Some years ago I wrote about the Battleship as concept and why it is both ridiculous and awesome, and very European in its conception. I mentioned something in the comments about the Torpedo obsoleting the concept of the battleship and suggested building a big cargo boat filled with torpedo boats as the sort of torpedo boat carrier using maneuver warfare before the aircraft carrier. Steampunk mongolian horseman maneuver warfare before the advent of aircraft. As is usual in seemingly clever ideas, turns out someone thought of it a long time ago. As with so many genius ideas, it was thought up by Italians. I was reminded of it recently by looking through some old personal photos from the Venetian naval museum.

I’ve never really opined on Italian engineering, but it really is something special in world culture. Italians don’t have the perfectionist autism of Japanese or Germans (or the Victorian era English), but they have flair and genius in spades. Only a Germanic autiste supreme could have lapped the ultimate screw, or invented the screw cutting lathe, but when it comes to thunderbolts of genius it hard to beat the Mediterranean cultures; Italians in particular. Usually an Italian design looks and performs amazing and only works when it is in the mood -at best really, who can say how many Leonardos repose in notebooks and Borsalino hats without actually coming to fruition. Generally the aspirations of Italian engineering are greater than the actual capabilities. If the EU weren’t being run into rubble by the Euro version of neurotic soccer moms, the continent could become a manufacturing and military hyperpower by combining Italian creative genius with German autism and Franco-German industrial power. Imagine Ferraris that actually function properly and have intelligent (aka Porsche tier autism) user interface and design. Now imagine that applied to military technology. Alas, unless the Russians nuke the American colonial pig-dogs and free us Europeans from our oppressors, this will never happen.

The Regia Marina was tasked with building a battleship in 1873; pre Dreadnaught era. As a reminder, the Kingdom of Italy was founded in 1861: Italy hadn’t existed as a united, independent country before that date since Roman times. The Italian people had been fragmented, enslaved and bullied by international powers literally for millennia, and they finally had a nation of their own. It was a peak time for Italian zeal and genius; heights not seen since the Renaissance or the Venetian empire. Italians know all this, but few others seem to. The design of this ship, as much Italian of this era was a work of genius.

Some of it was conventional for the era. It used echelon mounted central turrets (weird but I assume fulfilled some combat doctrine of the day) with barbettes (always were retard tier) as secondary gun mounts. The big guns were remarkable for size: 18 inch projectiles; bigger than any other contemporary ship. It was festooned with torpedo tubes as many other contemporary boats were, it had an old fashioned ram just like an ancient Greek Trireme or Venetian Galley, and was the first battleship in history to do away with the residual sail system. Navies until that point didn’t trust the steam engine to bring the boat home in the event of a mechanical problem. More importantly for the topic of this poast it had exactly the innovation I suggested; a sort of docking bay for a fast torpedo boat.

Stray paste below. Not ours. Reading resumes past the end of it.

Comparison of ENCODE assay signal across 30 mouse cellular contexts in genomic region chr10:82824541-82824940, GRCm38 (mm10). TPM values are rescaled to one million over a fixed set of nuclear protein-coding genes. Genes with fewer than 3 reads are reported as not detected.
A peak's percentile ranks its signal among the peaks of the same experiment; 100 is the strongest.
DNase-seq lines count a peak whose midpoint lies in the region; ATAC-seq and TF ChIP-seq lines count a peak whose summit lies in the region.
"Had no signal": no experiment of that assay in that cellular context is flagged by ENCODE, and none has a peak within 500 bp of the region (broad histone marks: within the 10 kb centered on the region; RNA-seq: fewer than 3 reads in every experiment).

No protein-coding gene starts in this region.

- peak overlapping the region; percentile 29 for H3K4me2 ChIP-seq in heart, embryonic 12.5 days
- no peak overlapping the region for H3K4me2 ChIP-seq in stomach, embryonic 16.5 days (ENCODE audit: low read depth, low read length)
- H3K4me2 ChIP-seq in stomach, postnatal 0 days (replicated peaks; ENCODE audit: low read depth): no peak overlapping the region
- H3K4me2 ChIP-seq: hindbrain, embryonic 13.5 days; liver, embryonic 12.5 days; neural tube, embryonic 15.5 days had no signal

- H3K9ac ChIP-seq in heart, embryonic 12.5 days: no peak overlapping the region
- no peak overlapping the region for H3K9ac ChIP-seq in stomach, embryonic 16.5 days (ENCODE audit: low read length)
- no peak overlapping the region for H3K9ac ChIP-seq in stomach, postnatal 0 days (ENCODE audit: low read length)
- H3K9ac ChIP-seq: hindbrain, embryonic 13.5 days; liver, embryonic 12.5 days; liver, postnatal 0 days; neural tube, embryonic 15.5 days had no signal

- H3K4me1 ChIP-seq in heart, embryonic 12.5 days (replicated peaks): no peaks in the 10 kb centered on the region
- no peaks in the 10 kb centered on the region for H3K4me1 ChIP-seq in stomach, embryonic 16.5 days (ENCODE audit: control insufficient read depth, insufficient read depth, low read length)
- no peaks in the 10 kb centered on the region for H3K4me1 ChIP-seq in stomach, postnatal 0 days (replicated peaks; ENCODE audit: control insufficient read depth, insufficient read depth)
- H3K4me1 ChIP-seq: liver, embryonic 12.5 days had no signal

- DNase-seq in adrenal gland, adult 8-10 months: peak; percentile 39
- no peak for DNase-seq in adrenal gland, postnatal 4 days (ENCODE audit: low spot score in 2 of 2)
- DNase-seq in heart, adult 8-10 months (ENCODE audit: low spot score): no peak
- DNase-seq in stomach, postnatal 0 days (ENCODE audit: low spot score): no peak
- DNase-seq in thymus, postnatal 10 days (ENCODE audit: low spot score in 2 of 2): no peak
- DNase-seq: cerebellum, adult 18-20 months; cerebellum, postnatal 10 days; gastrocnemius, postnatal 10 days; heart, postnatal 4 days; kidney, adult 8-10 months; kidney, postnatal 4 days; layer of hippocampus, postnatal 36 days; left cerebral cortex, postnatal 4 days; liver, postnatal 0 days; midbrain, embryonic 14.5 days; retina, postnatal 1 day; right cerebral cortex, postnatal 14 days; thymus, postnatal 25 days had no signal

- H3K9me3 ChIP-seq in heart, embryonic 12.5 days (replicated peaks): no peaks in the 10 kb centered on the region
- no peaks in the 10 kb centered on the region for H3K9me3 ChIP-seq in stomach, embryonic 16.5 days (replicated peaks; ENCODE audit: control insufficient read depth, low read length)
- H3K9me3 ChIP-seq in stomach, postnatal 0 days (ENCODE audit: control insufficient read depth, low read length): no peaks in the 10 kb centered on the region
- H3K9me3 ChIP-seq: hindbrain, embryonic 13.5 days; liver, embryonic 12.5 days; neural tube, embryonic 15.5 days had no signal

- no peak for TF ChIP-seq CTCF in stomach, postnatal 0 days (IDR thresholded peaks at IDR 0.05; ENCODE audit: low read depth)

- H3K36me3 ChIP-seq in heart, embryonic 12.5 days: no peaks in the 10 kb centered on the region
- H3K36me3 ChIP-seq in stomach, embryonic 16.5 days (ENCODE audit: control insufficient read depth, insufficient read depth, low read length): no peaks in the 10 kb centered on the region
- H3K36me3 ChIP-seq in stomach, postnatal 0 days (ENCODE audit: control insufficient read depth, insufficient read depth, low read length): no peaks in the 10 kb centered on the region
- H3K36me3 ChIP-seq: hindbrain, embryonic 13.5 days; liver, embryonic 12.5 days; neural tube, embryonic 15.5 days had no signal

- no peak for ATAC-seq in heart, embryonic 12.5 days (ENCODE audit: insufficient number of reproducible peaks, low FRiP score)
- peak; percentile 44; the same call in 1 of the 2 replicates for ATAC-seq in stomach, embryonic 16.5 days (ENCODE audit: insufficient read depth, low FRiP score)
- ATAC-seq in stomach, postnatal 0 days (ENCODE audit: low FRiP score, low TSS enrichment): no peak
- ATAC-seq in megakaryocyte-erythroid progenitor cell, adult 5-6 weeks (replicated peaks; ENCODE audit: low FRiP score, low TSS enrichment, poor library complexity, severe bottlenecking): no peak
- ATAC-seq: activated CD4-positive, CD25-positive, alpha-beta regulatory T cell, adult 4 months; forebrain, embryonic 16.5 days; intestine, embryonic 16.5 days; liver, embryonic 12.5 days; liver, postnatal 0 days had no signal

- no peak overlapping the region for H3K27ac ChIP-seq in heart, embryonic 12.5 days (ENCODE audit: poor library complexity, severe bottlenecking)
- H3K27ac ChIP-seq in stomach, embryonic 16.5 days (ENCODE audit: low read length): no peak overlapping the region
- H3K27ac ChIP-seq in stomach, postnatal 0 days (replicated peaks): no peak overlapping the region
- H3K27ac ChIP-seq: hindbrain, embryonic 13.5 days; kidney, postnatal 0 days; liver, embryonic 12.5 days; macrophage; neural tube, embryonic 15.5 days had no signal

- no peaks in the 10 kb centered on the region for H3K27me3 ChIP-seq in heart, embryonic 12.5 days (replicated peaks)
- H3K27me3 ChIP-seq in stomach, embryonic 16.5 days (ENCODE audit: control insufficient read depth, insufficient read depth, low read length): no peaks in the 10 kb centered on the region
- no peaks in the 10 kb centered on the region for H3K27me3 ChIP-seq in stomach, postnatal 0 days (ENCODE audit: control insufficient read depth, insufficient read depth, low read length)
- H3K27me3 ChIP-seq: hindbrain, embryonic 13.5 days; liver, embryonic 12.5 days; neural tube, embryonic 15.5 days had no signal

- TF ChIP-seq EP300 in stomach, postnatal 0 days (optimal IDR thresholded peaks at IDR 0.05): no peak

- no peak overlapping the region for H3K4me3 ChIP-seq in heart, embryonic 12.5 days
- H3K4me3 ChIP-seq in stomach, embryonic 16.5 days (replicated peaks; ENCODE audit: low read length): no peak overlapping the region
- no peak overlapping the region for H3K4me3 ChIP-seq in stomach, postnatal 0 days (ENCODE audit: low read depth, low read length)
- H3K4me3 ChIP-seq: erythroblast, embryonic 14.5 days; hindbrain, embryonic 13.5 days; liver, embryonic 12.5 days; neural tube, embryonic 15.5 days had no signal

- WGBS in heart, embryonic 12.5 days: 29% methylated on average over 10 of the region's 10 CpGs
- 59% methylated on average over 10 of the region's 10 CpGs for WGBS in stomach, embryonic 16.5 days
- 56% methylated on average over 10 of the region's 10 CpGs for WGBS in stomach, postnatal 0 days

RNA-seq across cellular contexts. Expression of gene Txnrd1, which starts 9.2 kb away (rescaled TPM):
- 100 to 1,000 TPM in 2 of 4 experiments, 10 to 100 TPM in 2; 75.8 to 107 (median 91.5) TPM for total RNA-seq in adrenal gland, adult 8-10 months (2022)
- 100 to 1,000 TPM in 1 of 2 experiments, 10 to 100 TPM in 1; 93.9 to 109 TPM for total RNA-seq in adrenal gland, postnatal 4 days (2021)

Battleships are displacement ships, this generation could do something like 15 knots at flank speed. Torpedo boats could do 30 knots by using a planing hull. For those of you not familiar with nautical engineering: displacement hulls are what every boat until the steam engine used: they will have an absolute top speed in knots of square root of the waterline in feet times 1.3. This is an important fact in naval tactics; it means your biggest boats go fastest and until the steam engine it was always true. Planing hulls became possible with high power steam engines. Your planing hull boat basically skims across the water held up by the power of the engine. Think, cigarette boat. The problem with displacement hulls is short range and huge fuel consumption. They also are difficult in heavy seas. However, a planing hull torpedo boat can literally run rings around the biggest and fastest battleship. So the genius idea is to bring your torpedo boat along with you and attack enemies with maneuver warfare while you lob volkswagon size shells at it. If it were me, I’d have added more torpedo boats and left the 18″ clobber guns on shore, but these are 19th century Italians we’re talking about, so they needed tumescent codpiece guns to intimidate their enemies. Everyone in those days knew the little Torpedo boat was the future; Admiral Stepan Makarov used them with success against battleships in 1877 in the forgotten (but current year relevant) Russo Turkish war.

 

This boat had a lot of other cool ideas in it; it had thick armors, lots of innovative floodable bulkheads (still high technology in those days),  very powerful and interesting armor arrangements which influenced later designs, and was also designed as a troop carrier as Italy had designs on a North African empire as the New Rome. It was easily the most advanced battleship of its time and was terrifying to all contemporary naval commands across the world for its cleverness and use of technology.